Apple App Store approves 'Knife Music' novel after David Carnoy removes F word: Self-censorship in action

image Well, that solves the problem in David Carnoy's case, but not for other book-style apps. Just how would Apple have dealt with Henry Miller? The Apple App Store remains a textbook example of why proprietary tech should be decoupled as much as possible from literary content.

I'm glad that David will keep the F word in other versions of Knife Music, but I hope he'll reconsider his retreat from the fight with Apple. GalleyCat's headline beautifully captured the essence of what David did: CNet editor self-censors digital book for Apple App Store. And, no, David, we don't need your app to popularize the iPhone for e-reading. The ePub-capable Stanza and similar programs already exist, thank you.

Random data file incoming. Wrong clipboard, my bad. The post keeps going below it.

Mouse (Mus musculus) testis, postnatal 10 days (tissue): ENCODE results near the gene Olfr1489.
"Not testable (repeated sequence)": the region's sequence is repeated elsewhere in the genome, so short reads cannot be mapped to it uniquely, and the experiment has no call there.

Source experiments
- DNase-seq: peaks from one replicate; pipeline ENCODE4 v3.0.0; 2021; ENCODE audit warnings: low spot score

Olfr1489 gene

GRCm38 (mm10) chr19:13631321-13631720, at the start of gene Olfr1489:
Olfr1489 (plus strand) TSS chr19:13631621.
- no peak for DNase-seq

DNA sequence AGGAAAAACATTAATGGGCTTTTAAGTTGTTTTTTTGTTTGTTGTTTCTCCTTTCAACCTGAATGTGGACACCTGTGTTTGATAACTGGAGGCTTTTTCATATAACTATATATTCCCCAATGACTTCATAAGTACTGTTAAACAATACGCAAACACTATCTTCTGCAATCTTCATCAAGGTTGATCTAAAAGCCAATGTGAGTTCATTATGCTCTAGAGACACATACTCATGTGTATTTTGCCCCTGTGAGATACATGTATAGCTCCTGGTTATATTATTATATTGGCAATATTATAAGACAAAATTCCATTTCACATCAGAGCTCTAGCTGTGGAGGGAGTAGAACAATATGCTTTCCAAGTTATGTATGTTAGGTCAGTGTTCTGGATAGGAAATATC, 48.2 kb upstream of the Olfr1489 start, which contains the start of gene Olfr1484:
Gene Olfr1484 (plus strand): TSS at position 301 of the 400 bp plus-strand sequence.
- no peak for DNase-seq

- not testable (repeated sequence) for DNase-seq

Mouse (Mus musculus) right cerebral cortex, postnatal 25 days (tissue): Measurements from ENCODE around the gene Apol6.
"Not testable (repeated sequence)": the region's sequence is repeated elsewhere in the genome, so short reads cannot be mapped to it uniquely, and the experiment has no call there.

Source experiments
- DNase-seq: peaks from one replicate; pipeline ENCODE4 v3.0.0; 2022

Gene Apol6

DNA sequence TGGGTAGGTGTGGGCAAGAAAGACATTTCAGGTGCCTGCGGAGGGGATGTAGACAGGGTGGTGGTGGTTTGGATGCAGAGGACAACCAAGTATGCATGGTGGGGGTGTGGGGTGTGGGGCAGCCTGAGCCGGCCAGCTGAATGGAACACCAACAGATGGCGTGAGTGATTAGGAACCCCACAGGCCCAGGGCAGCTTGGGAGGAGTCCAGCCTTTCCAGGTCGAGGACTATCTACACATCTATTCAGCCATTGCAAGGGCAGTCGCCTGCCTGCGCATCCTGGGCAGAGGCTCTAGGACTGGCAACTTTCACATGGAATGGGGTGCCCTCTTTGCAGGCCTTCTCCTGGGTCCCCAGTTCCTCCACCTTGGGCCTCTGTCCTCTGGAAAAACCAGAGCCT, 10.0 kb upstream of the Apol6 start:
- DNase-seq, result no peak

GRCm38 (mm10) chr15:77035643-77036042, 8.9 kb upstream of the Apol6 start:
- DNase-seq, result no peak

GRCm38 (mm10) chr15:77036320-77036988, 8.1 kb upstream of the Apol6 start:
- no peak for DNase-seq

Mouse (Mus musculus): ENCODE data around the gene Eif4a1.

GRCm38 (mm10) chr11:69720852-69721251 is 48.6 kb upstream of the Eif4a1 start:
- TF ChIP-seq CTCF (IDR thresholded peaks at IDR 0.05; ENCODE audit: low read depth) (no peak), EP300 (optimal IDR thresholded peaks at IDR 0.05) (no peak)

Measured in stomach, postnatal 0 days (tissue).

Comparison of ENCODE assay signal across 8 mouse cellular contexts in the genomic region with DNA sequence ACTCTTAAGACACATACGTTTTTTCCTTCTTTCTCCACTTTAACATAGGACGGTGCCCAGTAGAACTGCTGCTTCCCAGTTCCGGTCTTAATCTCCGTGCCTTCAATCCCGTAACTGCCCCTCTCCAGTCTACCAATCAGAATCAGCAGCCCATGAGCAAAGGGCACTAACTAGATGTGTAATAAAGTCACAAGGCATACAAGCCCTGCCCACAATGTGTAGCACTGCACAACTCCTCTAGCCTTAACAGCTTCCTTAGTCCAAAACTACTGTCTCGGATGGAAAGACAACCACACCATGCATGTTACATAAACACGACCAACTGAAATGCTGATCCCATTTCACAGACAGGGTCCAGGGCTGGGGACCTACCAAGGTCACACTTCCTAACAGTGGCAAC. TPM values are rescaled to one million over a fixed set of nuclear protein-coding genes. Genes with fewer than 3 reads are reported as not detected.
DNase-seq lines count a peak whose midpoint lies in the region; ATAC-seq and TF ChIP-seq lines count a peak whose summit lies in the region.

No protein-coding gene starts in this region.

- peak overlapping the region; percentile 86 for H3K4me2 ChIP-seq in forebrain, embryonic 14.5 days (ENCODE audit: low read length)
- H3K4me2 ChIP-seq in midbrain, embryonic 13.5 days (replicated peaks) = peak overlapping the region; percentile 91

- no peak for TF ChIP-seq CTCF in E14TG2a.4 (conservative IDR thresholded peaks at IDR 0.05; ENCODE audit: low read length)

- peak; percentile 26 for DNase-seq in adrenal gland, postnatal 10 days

And now a little irony. The Rev. Steve Jobs at Apple knows about sex---the beautiful Lisa is proof. Maybe he and his company should be more tolerant on matters of morality. If nothing else, why can't there be an area of the App Store or iTunes reserved for books like the original version of Knife Music? But wait. Do public libraries have special sections of books that simply have the F word in them---no other offense?

And speaking of another M word, "mortality": I'd love to know the true nature of Jobs' ailment. Could he be violating SEC rules if he didn't level sufficiently with shareholders? No accusations. I'm just curious, and actually there is an e-book angle in this. If Jobs gets too sick to monitor Apple, perhaps we'll finally see a book-fit tablet. Hey, Steve. People do read---even "dirty" books.

Close to home: I included city-room talk in The Solomon Scandals, officially published yesterday; and I'd love for Twilight Times Books to test my novel on the prudes at Apple.